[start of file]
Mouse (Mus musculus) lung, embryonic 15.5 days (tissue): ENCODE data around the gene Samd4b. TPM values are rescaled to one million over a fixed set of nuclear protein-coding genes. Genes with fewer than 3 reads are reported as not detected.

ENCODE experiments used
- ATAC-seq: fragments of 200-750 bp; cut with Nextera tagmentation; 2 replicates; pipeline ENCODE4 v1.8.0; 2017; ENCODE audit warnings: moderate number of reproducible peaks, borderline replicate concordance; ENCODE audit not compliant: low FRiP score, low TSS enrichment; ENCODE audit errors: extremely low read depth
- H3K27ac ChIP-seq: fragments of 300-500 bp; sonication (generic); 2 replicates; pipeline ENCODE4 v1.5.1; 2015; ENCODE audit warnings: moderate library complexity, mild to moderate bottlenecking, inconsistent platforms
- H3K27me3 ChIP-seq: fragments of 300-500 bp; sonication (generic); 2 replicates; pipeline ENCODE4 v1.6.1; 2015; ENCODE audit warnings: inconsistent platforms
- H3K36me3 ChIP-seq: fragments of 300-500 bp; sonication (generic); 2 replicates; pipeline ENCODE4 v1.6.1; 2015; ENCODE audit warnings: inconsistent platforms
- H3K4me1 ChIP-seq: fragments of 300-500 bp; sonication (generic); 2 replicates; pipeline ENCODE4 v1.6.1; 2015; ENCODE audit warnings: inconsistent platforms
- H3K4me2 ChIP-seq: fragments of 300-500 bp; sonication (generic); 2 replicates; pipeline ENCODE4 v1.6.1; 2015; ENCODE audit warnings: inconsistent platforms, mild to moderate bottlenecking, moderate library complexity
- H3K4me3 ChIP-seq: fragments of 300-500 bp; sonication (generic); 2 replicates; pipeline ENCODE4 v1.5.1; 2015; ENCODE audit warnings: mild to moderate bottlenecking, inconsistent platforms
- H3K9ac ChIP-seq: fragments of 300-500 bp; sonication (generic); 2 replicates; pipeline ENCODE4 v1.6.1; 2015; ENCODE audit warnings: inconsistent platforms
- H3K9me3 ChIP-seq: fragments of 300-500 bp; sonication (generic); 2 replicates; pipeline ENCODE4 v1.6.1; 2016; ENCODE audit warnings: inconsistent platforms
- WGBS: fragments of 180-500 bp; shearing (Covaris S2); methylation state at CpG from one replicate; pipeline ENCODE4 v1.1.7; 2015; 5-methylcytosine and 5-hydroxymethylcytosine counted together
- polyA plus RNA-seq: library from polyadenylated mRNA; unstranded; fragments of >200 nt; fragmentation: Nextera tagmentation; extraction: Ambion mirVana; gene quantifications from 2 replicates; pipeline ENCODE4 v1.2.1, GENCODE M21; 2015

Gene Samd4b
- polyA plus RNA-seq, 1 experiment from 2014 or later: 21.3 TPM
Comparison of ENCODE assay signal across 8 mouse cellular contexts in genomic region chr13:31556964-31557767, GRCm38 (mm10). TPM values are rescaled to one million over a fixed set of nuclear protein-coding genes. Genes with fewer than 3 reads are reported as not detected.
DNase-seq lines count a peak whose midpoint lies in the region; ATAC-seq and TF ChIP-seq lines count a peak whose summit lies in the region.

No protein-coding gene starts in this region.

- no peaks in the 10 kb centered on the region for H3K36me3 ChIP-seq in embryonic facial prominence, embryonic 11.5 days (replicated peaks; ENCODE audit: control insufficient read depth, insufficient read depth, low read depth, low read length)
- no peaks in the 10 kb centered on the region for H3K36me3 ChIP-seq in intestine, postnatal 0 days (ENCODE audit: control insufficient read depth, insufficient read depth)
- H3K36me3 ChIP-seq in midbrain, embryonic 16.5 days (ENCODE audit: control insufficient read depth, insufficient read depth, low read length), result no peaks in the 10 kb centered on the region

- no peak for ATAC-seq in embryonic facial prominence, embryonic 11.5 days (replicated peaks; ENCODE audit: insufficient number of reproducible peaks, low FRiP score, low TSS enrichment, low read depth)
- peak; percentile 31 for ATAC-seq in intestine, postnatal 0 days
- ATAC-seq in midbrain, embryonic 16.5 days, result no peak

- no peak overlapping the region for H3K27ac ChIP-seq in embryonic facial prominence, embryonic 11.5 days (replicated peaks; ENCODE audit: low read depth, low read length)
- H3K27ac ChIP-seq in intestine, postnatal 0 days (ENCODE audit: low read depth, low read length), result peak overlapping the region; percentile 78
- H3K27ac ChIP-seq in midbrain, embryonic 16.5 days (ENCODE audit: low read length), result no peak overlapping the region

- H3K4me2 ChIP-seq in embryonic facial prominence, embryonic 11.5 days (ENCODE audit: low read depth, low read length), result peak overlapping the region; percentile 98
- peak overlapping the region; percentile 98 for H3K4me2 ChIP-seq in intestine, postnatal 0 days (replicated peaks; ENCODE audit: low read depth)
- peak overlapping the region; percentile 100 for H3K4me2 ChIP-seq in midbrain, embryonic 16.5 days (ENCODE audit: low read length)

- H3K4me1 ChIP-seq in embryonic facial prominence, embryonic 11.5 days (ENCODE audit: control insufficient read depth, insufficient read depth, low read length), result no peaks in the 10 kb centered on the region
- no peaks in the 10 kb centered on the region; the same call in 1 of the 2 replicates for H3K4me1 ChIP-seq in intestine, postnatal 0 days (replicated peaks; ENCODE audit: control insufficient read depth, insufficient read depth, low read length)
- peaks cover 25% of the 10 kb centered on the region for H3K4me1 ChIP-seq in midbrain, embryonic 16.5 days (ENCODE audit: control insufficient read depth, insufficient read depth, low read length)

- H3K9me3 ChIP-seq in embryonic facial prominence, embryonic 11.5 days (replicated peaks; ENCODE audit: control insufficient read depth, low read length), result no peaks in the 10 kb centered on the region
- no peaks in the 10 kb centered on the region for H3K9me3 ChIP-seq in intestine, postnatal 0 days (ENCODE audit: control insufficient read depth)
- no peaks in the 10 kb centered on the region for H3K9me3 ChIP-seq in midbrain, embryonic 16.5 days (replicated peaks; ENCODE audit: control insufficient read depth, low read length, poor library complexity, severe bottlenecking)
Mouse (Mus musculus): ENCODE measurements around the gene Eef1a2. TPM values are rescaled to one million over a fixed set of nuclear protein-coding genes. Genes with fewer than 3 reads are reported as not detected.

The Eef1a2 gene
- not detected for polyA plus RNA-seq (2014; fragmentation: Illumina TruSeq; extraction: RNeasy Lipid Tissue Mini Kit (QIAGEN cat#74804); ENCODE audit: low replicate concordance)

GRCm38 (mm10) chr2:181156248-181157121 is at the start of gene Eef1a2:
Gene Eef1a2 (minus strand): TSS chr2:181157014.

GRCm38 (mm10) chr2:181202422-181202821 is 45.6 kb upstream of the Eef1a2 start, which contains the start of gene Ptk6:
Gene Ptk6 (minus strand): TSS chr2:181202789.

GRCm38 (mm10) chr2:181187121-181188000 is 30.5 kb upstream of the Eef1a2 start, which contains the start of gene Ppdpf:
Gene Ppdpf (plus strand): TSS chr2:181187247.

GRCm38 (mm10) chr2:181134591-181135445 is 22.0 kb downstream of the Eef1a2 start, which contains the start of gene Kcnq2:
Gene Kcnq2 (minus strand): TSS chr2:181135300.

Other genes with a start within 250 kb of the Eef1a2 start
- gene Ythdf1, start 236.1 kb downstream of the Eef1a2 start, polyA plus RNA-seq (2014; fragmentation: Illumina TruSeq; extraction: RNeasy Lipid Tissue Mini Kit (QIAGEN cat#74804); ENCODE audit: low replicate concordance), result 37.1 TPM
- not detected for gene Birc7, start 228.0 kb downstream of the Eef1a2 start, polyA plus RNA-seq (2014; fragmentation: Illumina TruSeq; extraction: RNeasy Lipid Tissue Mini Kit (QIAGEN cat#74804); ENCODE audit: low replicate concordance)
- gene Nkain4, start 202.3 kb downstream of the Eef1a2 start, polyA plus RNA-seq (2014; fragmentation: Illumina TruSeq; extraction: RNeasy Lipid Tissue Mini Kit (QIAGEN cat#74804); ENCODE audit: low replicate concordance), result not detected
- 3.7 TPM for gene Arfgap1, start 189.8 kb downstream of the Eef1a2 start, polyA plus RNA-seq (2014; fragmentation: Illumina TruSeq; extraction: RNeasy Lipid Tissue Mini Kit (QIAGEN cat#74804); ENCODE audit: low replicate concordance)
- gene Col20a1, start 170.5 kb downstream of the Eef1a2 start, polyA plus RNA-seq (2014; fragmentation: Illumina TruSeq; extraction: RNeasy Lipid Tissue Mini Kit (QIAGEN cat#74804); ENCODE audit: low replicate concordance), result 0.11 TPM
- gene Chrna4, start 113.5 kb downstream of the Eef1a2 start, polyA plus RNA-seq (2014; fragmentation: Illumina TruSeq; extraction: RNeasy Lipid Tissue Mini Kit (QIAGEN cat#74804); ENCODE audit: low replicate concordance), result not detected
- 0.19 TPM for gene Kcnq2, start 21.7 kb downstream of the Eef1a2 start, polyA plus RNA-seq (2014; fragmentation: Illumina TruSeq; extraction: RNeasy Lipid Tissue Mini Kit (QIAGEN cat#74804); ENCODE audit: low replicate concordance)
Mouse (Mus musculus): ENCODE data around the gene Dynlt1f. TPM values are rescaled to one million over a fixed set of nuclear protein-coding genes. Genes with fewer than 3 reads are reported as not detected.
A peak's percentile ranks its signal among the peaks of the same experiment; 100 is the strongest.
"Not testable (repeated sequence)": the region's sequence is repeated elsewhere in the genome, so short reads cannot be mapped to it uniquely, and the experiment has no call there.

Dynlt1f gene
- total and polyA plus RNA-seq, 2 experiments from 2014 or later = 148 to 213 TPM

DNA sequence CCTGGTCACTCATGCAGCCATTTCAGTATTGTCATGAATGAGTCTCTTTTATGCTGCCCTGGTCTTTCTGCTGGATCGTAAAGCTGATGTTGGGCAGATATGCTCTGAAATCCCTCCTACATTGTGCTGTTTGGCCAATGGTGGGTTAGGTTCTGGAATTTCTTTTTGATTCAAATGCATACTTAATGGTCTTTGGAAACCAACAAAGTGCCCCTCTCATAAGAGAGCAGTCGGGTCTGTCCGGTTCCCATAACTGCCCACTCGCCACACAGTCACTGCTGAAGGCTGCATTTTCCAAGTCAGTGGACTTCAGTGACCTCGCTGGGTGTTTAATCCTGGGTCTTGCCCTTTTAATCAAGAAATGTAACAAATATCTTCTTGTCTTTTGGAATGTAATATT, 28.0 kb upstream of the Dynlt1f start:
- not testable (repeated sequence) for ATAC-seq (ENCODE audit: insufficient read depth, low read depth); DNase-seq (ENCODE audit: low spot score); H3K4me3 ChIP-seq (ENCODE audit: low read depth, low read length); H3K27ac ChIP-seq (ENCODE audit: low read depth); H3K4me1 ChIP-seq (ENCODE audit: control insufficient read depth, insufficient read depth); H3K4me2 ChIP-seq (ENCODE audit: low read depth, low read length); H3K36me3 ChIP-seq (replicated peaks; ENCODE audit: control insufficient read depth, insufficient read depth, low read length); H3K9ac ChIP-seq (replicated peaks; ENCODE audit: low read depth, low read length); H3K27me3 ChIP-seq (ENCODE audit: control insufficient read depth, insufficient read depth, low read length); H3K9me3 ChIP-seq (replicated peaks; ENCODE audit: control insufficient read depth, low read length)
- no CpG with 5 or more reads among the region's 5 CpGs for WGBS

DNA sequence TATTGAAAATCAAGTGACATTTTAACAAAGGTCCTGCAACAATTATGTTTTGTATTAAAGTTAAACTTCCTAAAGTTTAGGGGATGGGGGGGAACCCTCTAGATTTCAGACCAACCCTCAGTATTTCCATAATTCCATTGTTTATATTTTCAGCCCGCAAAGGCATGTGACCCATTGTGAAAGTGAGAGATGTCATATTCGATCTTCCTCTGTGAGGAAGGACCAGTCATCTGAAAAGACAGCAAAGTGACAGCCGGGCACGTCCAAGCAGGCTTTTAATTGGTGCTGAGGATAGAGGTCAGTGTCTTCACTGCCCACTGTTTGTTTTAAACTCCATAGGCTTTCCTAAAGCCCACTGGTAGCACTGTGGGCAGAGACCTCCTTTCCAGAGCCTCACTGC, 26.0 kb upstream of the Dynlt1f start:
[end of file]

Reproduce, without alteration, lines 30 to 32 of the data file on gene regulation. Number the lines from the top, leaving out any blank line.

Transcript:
- peak overlapping the region; percentile 100 for H3K4me2 ChIP-seq in midbrain, embryonic 16.5 days (ENCODE audit: low read length)

- H3K4me1 ChIP-seq in embryonic facial prominence, embryonic 11.5 days (ENCODE audit: control insufficient read depth, insufficient read depth, low read length), result no peaks in the 10 kb centered on the region
- no peaks in the 10 kb centered on the region; the same call in 1 of the 2 replicates for H3K4me1 ChIP-seq in intestine, postnatal 0 days (replicated peaks; ENCODE audit: control insufficient read depth, insufficient read depth, low read length)